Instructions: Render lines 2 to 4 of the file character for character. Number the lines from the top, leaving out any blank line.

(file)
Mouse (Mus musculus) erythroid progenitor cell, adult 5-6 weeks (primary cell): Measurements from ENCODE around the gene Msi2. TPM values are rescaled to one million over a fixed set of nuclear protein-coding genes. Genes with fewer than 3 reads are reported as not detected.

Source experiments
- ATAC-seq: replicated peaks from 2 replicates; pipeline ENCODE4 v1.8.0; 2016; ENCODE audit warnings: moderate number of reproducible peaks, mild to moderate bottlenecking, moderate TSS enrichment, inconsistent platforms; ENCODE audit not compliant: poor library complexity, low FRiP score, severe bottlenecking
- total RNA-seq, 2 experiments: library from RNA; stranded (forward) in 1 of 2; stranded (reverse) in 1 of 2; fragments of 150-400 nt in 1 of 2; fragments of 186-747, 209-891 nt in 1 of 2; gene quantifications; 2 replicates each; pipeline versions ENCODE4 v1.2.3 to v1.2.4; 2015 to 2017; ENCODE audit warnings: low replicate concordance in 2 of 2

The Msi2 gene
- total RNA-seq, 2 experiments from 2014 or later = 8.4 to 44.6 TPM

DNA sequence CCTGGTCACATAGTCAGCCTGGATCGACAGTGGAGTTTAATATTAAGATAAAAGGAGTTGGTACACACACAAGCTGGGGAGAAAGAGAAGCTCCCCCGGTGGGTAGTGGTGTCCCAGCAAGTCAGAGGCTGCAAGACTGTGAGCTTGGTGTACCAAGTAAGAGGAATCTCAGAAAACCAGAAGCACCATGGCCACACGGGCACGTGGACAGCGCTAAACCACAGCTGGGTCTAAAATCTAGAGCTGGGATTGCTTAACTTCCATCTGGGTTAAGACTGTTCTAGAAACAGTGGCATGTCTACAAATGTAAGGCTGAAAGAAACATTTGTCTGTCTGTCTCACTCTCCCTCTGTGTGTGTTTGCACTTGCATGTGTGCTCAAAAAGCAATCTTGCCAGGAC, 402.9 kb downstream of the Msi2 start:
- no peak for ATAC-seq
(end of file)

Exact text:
Source experiments
- ATAC-seq: replicated peaks from 2 replicates; pipeline ENCODE4 v1.8.0; 2016; ENCODE audit warnings: moderate number of reproducible peaks, mild to moderate bottlenecking, moderate TSS enrichment, inconsistent platforms; ENCODE audit not compliant: poor library complexity, low FRiP score, severe bottlenecking
- total RNA-seq, 2 experiments: library from RNA; stranded (forward) in 1 of 2; stranded (reverse) in 1 of 2; fragments of 150-400 nt in 1 of 2; fragments of 186-747, 209-891 nt in 1 of 2; gene quantifications; 2 replicates each; pipeline versions ENCODE4 v1.2.3 to v1.2.4; 2015 to 2017; ENCODE audit warnings: low replicate concordance in 2 of 2